Scientific American 50, 31.8.1850

In these, the ancients certainly far exceeded the moderns. Sir Humphrey Davy made many efforts to analyze the celebrated Tyrian purple of the East; but those efforts were without success. He declared he could not discover of what it was composed. The Naples yellow, too, though less known, was much used, and the art of making it is now entirely gone. The Tyrian purple is the color of many houses of Pompeii, and they look as fresh as if just painted.

The colors of Titian are equally as vivid and beautiful as when first laid on by the great artist, while those of Sir Joshua Reynolds already look chalky and dead. And Sir Joshua himself confessed, after making it the study of his life, that he had never been able to discover how Raphael and the other great artists had been able to preserve the beauty and brightness of their paintings. But if we marvel at these artists, three centuries back, what shall we say of these paintings found in the tombs of Egypt, more than two thousand years old, and yet kept fresh and bright, though buried for that time beneath the ground, in the damp, dark caves of the East!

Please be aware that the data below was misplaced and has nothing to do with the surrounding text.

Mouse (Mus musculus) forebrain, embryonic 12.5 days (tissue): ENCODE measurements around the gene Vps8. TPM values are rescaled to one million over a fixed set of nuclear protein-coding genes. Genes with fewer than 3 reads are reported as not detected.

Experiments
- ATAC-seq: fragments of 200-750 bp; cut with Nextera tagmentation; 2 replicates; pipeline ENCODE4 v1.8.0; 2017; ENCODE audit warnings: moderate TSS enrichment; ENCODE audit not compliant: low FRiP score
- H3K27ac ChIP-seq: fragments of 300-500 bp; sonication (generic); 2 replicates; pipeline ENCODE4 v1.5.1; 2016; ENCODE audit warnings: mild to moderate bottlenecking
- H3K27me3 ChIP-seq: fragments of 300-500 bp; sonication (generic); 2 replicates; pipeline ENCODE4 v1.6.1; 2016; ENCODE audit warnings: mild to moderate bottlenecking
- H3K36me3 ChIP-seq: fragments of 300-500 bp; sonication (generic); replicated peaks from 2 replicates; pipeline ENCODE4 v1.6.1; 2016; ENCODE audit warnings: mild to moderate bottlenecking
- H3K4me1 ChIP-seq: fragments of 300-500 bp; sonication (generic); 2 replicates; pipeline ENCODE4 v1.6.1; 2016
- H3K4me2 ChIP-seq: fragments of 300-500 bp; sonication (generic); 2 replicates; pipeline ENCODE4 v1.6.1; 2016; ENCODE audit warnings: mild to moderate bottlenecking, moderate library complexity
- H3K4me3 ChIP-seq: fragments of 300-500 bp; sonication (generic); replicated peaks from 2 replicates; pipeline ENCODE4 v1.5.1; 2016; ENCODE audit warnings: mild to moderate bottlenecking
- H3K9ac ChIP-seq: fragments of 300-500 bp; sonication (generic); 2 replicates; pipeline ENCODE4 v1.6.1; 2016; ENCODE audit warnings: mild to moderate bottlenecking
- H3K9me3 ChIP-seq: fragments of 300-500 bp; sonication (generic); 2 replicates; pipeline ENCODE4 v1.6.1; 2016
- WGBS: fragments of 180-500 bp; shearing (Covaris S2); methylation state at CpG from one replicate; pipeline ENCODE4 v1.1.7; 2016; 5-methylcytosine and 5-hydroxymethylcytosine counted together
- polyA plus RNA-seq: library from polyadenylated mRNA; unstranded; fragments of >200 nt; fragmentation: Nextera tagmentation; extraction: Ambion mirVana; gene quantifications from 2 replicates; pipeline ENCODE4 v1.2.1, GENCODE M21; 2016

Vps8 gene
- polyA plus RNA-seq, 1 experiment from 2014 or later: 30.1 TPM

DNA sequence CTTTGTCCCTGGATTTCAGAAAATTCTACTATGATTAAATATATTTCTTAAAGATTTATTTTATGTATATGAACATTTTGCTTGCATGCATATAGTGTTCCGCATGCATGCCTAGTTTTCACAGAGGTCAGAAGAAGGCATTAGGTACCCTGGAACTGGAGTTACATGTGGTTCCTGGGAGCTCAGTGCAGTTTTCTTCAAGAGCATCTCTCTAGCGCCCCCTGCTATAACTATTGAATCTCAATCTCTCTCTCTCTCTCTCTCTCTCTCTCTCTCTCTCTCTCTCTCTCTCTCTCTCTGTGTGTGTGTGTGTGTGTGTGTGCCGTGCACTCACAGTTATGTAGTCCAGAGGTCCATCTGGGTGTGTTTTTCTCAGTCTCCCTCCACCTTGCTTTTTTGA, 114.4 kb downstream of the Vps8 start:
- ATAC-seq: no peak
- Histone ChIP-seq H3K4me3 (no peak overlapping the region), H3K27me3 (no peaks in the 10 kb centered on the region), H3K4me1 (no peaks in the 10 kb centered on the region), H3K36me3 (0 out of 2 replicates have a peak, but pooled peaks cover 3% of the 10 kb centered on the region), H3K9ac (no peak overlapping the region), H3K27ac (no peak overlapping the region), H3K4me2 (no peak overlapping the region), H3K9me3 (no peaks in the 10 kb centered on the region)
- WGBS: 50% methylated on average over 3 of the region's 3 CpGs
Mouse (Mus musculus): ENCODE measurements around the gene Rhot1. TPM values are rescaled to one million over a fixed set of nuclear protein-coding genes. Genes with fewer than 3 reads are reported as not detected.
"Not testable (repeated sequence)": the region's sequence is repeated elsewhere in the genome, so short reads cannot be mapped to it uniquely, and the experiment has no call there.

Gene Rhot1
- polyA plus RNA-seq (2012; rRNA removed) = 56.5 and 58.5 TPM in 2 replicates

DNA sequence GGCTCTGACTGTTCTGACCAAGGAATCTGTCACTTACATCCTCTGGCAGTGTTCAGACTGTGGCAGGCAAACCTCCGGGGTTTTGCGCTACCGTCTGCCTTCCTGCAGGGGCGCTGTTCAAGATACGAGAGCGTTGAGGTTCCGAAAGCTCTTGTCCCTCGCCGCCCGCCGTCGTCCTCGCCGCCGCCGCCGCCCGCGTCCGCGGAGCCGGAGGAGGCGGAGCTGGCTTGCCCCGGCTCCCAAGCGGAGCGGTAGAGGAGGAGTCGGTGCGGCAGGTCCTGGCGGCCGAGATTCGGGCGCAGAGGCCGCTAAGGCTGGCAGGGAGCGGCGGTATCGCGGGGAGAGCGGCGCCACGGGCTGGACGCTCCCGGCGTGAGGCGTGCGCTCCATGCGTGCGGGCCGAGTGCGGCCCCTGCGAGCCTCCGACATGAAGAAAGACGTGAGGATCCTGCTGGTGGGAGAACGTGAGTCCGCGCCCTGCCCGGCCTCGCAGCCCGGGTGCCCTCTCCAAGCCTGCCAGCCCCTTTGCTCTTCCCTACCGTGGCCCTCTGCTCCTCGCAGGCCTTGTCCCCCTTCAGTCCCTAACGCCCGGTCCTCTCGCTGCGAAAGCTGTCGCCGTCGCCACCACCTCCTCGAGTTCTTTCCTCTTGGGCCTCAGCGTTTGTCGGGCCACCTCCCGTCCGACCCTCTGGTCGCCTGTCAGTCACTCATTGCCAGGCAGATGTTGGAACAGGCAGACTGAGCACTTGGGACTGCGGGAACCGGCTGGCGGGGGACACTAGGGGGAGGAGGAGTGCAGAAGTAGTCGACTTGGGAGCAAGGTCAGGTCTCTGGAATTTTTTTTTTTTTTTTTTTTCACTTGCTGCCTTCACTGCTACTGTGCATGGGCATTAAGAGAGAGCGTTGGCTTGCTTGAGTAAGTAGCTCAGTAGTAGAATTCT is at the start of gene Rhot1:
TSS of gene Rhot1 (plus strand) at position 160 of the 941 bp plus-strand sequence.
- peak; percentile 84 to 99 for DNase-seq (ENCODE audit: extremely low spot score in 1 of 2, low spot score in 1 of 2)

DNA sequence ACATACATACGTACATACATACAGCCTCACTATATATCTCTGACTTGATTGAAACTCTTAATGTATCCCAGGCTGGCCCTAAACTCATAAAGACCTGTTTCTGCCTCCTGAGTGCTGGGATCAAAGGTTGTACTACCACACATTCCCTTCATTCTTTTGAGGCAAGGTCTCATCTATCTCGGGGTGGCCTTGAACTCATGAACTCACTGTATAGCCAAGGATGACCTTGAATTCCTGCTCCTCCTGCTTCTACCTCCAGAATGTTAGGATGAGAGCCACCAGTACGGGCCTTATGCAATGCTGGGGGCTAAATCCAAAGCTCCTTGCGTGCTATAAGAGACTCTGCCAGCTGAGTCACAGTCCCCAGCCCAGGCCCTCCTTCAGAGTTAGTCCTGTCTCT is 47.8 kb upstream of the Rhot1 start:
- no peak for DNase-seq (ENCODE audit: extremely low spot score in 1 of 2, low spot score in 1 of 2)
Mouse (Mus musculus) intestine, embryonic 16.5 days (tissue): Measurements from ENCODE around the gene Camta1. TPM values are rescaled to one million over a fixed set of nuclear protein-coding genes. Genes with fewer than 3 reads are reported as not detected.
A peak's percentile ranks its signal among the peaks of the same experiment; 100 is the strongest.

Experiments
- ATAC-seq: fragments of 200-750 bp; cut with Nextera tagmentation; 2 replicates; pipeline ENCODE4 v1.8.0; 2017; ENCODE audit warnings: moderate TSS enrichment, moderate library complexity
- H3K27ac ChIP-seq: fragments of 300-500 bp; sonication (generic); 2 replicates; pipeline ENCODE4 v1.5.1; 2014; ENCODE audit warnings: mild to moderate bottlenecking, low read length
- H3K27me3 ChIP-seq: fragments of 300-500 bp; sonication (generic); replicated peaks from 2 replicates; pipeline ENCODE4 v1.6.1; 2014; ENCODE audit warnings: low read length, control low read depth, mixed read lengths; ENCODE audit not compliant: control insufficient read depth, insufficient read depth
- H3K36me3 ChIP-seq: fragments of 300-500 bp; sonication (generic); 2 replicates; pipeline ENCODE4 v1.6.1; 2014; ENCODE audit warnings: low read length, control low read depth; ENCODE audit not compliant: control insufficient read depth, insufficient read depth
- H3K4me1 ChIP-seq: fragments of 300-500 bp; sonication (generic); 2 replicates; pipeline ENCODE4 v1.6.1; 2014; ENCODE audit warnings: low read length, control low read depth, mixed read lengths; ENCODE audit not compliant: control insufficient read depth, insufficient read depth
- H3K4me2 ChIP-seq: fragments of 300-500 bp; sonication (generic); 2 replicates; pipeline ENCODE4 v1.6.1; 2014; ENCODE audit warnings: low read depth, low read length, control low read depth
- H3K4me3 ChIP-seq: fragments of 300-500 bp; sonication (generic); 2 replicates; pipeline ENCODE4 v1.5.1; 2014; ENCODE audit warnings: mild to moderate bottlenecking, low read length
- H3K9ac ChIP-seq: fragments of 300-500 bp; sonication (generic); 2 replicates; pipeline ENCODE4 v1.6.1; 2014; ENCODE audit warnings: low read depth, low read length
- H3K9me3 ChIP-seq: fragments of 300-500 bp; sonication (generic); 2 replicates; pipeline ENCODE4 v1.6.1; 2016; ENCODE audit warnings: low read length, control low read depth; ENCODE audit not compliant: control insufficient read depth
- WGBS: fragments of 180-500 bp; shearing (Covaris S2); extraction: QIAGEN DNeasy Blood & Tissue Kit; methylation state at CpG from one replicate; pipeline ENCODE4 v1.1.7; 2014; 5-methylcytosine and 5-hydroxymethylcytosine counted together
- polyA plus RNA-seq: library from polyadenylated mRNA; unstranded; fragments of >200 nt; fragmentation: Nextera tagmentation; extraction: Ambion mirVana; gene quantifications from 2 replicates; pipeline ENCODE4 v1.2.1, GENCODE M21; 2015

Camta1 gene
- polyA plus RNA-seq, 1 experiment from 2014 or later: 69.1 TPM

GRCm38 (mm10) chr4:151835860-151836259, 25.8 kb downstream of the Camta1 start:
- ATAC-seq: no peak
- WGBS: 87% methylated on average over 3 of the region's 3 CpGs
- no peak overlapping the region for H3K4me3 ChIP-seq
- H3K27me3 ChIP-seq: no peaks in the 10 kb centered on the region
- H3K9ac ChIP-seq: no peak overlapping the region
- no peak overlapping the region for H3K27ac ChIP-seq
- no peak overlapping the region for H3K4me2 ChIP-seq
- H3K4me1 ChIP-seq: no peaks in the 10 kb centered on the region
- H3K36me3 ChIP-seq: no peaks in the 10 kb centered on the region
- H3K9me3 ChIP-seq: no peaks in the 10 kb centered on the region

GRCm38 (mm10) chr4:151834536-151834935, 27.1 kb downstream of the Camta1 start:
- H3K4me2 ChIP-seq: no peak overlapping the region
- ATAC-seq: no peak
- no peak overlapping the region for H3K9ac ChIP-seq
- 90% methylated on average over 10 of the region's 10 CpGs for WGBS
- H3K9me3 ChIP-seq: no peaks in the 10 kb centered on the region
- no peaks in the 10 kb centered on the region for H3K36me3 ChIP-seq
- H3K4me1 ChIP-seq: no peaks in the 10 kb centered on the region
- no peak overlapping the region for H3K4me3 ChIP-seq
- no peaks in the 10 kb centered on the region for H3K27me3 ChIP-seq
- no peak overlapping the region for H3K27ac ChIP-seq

The very wife of Solomon is found there, just as she was painted on the eve of departure from her father's home, to share the throne of Judes, and not only the color of her garments were preserved, but the bloom is still on her cheeks and lips, and the lustre in her eyes is even as it then was. Their paintings, too, date as far back as the time of Moses; a portrait supposed to be that of the Nice, the king who drove the Israelites into the Re[a]d Sea, has the colors of it preserved perfectly.

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